« ForrigeFortsett »
from the Wabash and Post Vincents, due north, to the territorial line between the United States and Canada; and by the said territorial line of the Lake of the Woods and Mississippi. The middle State shall be bounded by the said direct line, the Wabash from Post Vincents to the Ohio, by the Ohio, by a direct line drawn due north from the mouth of the Great Miami to the said territorial line, and by the said territorial line. The eastern State shall be bounded by the last-mentioned direct line, the Ohio, Pennsylvania, and the said territorial line: Provided, however, And it is further understood and declared, that the boundaries of these three States shall be subject so far to be altered, that, if Congress shall hereafter find it expedient, they shall have authority to form one or two States in that part of the said territory which lies north of an east and west line drawn through the southerly bend or extreme of Lake Michigan. And whenever any of the said States shall have sixty thousand free inhabitants therein, such State shall be admitted, by its delegates, into the Congress of the United States, on an equal footing with the original States, in all respects whatever; and shall be at liberty to form a permanent constitution and State government: Provided, The constitution and government, so to be formed, shall be republican, and in conformity to the principles contained in these articles, and, so far as it can be consistent with the general interest of the confederacy, such admission shall be allowed at an earlier period, and when there may be a less number of free inhabitants in the State than sixty thousand.
There shall be neither slavery nor involuntary servitude in the said territory, otherwise than in the punishment of crimes, whereof the party shall have been duly convicted: Provided always, That any person escaping into the same, from whom labor or service is lawfully claimed in any one of the original States, such fugitive may be lawfully reclaimed, and conveyed to the person claiming his or her labor or service as aforesaid.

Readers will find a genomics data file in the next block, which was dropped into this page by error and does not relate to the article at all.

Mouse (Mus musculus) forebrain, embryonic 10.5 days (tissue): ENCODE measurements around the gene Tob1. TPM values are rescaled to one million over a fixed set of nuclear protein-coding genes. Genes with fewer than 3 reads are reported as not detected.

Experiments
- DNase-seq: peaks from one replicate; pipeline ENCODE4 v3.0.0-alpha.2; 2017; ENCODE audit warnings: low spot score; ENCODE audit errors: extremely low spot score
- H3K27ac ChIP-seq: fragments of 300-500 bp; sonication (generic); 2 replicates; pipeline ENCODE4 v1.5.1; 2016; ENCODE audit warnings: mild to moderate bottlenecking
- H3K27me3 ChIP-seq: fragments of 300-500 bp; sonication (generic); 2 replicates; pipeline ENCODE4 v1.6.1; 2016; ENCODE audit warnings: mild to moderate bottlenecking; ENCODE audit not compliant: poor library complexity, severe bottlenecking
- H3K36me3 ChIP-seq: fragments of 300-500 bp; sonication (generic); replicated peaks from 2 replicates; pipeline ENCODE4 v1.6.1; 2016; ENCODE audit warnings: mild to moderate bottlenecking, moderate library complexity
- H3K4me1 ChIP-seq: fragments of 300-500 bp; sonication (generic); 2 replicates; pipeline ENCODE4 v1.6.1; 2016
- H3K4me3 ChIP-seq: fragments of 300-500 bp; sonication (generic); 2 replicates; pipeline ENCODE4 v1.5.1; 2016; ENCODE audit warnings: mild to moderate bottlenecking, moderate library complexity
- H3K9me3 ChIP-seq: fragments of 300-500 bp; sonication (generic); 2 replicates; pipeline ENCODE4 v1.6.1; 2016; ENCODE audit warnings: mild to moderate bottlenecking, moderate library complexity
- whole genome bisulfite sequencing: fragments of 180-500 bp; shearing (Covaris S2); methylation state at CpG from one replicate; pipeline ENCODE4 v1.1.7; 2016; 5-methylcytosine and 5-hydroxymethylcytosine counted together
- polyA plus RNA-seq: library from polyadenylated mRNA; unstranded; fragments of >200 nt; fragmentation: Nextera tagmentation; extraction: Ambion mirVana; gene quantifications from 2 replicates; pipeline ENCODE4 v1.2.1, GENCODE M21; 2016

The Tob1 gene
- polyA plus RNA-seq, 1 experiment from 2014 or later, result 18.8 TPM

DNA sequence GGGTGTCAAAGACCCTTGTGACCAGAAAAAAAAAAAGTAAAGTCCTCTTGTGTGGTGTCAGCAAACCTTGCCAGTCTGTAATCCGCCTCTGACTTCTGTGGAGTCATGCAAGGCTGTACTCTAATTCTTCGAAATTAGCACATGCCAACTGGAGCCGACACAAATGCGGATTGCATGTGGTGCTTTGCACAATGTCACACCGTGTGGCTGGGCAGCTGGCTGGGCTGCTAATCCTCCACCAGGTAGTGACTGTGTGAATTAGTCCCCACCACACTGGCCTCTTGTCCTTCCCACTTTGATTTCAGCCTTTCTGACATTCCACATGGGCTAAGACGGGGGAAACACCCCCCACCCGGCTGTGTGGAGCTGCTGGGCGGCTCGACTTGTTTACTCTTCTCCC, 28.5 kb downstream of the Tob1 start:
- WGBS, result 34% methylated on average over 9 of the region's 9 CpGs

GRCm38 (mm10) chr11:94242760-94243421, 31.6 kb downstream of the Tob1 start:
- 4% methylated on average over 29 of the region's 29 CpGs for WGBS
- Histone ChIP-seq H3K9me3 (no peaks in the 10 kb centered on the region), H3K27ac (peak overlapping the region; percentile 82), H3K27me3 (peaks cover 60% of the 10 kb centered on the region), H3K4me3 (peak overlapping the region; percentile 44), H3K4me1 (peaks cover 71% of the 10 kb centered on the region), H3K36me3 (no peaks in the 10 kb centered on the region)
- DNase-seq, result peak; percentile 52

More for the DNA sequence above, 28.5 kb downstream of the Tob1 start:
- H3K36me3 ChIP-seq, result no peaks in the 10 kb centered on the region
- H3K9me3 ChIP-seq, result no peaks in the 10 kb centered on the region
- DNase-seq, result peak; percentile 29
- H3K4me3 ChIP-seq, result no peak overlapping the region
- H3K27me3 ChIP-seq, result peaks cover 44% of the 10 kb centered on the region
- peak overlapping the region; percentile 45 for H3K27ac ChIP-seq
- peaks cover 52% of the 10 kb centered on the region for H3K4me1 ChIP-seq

26. Economic Provisions of the Federal Constitution1
Article I, Sec. 8.
The Congress shall have Power:
To lay and collect Taxes, Duties, Imposts, and Excises, to pay the Debts and provide for the common Defence and general Welfare of the United States; but all Duties, Imposts, and Excises, shall be uniform throughout the United States;
To borrow Money on the credit of the United States;
To regulate Commerce with foreign Nations, and among the several States, and with the Indian tribes;
To establish an uniform Rule of Naturalization, and uniform Laws on the subject of Bankruptcies throughout the United States;
To coin Money, regulate the value thereof, and of foreign Coin, and fix the Standard of Weights and Measures;
To provide for the Punishment of counterfeiting the Securities and current Coin of the United States;
To establish Post Offices and Post Roads;
To promote the Progress of Science and useful Arts, by securing for limited Times to Authors and Inventors the exclusive Right to their respective Writings and Discoveries.
Sec. 9. The Migration or Importation of such Persons as any of the States now existing shall think proper to admit, shall not be prohibited by the Congress prior to the Year one thousand eight hundred and eight, but a Tax or Duty may be imposed on such Importation, not exceeding ten dollars for each Person.
The Privilege of the Writ of Habeas Corpus shall not be suspended, unless when in Cases of Rebellion or Invasion the Public Safety may require it.
No Bill of Attainder or expost facto Law shall be passed.
1 U. S. Revised Statutes (ed. 1878), pp. 17–32.
7 No Capitation, or other direct, tax shall be laid, unless in Proportion to the Census or Enumeration herein before directed. to be taken.
No Tax or Duty shall be laid on Articles exported from any State.
No Preference shall be given by any Regulation of Commerce or Revenue to the Ports of one State over those of another: nor shall Vessels bound, to, or from, one State, be obliged to enter, clear, or pay Duties in another.
No Money shall be drawn from the Treasury, but in Consequence of Appropriations made by Law; and a regular Statement and Account of the Receipts and Expenditures of all public Money shall be published from time to time.